There are lots of reasons to disapprove of Putin's government. Since we Americans are Exceptional, we generally don't feel we need any special reason to criticize other countries' governments where, for example, the winner of a Presidential election might not be allowed to take office! That's why all the other countries in the world want to be just like America. After all, as Hillary told the Veterans of Foreign Wars last August, the US is "the greatest country that has ever been created on the face of the earth for all of history.” Also the most modest.
And I don't share the admiration that rightwing populist parties like Marine Le Pen's National Front in France show for Putin's brand of nationalist authoritarianism and promotion of Islamophobia.
But there are also substantial reasons for having recounts and audits of elections in a number of states that have voting procedures and equipment that do not measure up to "best practices," to use the long-since-stale management consultants' term. The possibility of direct interference by the Russian government doesn't strike me as one that needs to be high on the list.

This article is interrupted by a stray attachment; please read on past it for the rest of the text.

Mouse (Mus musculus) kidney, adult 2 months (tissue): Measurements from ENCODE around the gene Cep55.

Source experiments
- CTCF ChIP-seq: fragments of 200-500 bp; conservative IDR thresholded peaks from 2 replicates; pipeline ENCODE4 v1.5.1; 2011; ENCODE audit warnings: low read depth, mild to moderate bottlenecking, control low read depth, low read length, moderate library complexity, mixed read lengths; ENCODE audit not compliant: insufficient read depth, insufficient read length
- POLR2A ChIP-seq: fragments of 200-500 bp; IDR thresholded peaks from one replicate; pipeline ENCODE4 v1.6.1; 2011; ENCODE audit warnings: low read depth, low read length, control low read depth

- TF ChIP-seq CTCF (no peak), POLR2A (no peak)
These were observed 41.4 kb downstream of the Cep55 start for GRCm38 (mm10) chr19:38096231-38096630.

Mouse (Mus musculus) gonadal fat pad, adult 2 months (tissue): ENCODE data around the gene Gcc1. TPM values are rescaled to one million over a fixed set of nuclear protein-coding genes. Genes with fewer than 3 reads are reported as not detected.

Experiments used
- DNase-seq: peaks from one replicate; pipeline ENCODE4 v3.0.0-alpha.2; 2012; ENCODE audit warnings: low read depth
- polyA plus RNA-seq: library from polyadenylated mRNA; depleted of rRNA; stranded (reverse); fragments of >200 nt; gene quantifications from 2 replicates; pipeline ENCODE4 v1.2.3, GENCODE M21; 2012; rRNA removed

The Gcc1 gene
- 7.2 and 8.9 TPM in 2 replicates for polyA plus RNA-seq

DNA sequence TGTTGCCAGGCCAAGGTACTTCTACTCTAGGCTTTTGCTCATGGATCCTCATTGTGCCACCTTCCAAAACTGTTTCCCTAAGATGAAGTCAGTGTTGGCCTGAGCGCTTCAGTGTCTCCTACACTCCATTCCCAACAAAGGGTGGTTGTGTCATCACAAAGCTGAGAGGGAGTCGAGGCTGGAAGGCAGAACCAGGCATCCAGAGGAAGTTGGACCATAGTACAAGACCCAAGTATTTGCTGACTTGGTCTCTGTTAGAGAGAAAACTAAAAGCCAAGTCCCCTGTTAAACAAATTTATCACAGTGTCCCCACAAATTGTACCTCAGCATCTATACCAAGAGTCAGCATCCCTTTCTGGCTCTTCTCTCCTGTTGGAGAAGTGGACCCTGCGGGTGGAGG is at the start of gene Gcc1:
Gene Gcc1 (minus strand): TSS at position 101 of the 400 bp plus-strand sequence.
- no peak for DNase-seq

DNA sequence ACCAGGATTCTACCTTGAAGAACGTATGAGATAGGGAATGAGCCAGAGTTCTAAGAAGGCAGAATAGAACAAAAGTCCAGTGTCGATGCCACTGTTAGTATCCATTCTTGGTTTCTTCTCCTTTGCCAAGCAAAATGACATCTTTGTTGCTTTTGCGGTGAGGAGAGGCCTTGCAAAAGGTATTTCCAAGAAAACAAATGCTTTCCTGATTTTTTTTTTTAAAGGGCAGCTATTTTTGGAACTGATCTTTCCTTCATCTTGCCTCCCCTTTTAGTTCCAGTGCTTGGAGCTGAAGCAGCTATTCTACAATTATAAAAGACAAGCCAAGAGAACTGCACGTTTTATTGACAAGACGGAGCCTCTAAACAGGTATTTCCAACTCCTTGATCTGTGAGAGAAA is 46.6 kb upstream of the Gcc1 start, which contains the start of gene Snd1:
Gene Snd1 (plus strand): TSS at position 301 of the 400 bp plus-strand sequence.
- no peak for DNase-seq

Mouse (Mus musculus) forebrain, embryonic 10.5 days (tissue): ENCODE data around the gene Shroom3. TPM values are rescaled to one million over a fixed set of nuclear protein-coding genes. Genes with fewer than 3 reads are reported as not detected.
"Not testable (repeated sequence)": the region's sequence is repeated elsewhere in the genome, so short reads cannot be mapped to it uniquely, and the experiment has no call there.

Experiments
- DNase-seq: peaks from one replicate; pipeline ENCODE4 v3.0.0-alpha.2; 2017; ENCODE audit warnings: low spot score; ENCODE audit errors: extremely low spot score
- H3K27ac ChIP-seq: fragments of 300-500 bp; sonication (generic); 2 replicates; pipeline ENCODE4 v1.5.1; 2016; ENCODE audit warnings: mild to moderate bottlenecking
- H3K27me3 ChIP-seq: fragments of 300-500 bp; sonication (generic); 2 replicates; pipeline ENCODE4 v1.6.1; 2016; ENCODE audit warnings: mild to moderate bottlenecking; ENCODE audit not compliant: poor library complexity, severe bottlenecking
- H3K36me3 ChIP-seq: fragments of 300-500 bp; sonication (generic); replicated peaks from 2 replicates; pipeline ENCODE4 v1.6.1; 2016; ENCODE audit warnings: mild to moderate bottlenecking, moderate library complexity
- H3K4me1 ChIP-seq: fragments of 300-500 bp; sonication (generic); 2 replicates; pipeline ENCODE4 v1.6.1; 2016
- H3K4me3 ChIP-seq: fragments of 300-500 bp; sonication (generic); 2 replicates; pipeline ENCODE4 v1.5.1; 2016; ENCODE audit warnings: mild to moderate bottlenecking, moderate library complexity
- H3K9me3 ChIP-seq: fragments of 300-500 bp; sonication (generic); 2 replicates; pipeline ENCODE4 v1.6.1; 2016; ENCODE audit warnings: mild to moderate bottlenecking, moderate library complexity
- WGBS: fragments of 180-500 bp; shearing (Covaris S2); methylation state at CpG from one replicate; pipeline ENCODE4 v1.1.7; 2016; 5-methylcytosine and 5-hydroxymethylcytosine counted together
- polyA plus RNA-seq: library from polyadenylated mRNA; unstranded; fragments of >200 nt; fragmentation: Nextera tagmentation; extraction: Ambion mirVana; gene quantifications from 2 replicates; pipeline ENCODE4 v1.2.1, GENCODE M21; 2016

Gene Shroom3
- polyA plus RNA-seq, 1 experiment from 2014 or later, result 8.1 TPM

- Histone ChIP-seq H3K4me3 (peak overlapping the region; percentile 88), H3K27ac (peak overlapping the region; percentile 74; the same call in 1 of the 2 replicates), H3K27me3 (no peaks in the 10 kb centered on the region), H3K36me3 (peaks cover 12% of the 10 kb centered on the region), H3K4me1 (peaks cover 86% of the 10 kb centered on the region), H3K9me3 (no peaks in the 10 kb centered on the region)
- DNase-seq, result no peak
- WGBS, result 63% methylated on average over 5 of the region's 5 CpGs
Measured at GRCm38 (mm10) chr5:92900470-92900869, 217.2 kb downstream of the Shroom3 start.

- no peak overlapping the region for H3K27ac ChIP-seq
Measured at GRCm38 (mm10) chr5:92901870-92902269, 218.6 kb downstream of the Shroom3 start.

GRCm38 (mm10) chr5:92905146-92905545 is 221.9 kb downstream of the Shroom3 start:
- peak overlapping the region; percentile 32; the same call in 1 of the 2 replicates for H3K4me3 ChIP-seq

Democrats don't need to worry, though. The way it's already unfolding, the Trump Family Business Administration will have plenty of dubious foreign intrigue going on for us to complain about.
FULL DISCLOSURE: I'm married to a foreign national, of the Austrian variety. Who knows what strange foreigner ideas she may be insinuating into my head by subliminal recordings or whatever? Also, Austria was OCCUPIED BY THE RUSSIANS for ten years after the Second World War!!!